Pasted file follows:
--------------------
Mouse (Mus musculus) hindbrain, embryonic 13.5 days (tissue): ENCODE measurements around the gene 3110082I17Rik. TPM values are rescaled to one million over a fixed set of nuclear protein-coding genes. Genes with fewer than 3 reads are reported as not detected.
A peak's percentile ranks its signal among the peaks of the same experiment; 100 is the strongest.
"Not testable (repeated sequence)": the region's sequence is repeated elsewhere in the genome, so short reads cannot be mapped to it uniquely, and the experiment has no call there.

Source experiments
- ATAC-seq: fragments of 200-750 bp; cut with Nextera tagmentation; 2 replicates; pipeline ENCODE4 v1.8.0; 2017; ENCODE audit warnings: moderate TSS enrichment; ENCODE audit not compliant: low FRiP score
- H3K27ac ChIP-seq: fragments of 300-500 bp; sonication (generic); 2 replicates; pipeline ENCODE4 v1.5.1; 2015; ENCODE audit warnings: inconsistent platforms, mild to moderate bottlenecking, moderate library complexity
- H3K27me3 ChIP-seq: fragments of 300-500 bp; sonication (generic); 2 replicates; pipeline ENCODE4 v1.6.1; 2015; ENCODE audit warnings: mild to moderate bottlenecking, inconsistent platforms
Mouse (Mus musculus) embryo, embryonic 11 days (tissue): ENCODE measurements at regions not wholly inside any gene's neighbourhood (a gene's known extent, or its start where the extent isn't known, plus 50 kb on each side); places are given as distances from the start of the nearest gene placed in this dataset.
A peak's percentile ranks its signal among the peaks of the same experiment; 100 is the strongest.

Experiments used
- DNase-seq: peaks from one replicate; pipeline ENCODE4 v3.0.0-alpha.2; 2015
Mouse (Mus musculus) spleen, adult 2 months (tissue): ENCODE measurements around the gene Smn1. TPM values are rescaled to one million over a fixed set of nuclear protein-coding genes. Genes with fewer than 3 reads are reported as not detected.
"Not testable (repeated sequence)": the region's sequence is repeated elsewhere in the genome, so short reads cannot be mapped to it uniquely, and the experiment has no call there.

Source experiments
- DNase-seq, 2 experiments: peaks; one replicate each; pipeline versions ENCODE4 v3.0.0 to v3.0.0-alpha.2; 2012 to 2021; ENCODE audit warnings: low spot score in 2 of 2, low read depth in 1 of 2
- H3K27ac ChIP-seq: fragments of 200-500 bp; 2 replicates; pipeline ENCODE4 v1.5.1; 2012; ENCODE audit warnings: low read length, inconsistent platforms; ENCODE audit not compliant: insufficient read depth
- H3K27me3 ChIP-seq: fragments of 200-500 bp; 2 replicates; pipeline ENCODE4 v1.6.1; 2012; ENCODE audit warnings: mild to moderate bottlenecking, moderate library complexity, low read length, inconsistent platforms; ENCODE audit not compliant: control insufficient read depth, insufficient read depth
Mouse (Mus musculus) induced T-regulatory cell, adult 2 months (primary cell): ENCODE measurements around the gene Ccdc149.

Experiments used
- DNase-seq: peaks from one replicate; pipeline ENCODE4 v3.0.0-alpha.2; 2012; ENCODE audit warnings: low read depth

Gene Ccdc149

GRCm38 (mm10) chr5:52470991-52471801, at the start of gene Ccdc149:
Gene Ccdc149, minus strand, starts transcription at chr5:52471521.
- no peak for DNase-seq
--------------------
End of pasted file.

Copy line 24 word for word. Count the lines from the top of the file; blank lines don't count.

- no peak for DNase-seq